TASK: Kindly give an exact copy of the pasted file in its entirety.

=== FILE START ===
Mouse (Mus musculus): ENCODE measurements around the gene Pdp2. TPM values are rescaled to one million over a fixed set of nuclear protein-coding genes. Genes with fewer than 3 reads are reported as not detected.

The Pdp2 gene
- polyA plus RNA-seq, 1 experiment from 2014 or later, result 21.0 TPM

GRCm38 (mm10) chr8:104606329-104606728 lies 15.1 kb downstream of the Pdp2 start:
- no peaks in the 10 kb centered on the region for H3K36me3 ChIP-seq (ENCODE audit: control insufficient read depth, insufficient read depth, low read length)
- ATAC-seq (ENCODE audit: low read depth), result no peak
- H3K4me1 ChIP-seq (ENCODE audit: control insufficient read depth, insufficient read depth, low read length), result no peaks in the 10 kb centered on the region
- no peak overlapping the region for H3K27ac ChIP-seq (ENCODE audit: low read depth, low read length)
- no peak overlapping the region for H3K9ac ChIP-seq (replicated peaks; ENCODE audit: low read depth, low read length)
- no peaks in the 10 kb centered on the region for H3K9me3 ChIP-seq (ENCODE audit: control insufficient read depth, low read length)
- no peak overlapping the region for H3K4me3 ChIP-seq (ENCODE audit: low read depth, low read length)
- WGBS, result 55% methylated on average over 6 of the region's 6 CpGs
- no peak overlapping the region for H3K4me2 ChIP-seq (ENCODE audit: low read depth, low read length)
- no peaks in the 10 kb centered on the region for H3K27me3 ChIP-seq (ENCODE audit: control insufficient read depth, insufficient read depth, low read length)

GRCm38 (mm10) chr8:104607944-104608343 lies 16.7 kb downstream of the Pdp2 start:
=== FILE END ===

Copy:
Mouse (Mus musculus): ENCODE measurements around the gene Pdp2. TPM values are rescaled to one million over a fixed set of nuclear protein-coding genes. Genes with fewer than 3 reads are reported as not detected.

The Pdp2 gene
- polyA plus RNA-seq, 1 experiment from 2014 or later, result 21.0 TPM

GRCm38 (mm10) chr8:104606329-104606728 lies 15.1 kb downstream of the Pdp2 start:
- no peaks in the 10 kb centered on the region for H3K36me3 ChIP-seq (ENCODE audit: control insufficient read depth, insufficient read depth, low read length)
- ATAC-seq (ENCODE audit: low read depth), result no peak
- H3K4me1 ChIP-seq (ENCODE audit: control insufficient read depth, insufficient read depth, low read length), result no peaks in the 10 kb centered on the region
- no peak overlapping the region for H3K27ac ChIP-seq (ENCODE audit: low read depth, low read length)
- no peak overlapping the region for H3K9ac ChIP-seq (replicated peaks; ENCODE audit: low read depth, low read length)
- no peaks in the 10 kb centered on the region for H3K9me3 ChIP-seq (ENCODE audit: control insufficient read depth, low read length)
- no peak overlapping the region for H3K4me3 ChIP-seq (ENCODE audit: low read depth, low read length)
- WGBS, result 55% methylated on average over 6 of the region's 6 CpGs
- no peak overlapping the region for H3K4me2 ChIP-seq (ENCODE audit: low read depth, low read length)
- no peaks in the 10 kb centered on the region for H3K27me3 ChIP-seq (ENCODE audit: control insufficient read depth, insufficient read depth, low read length)

GRCm38 (mm10) chr8:104607944-104608343 lies 16.7 kb downstream of the Pdp2 start: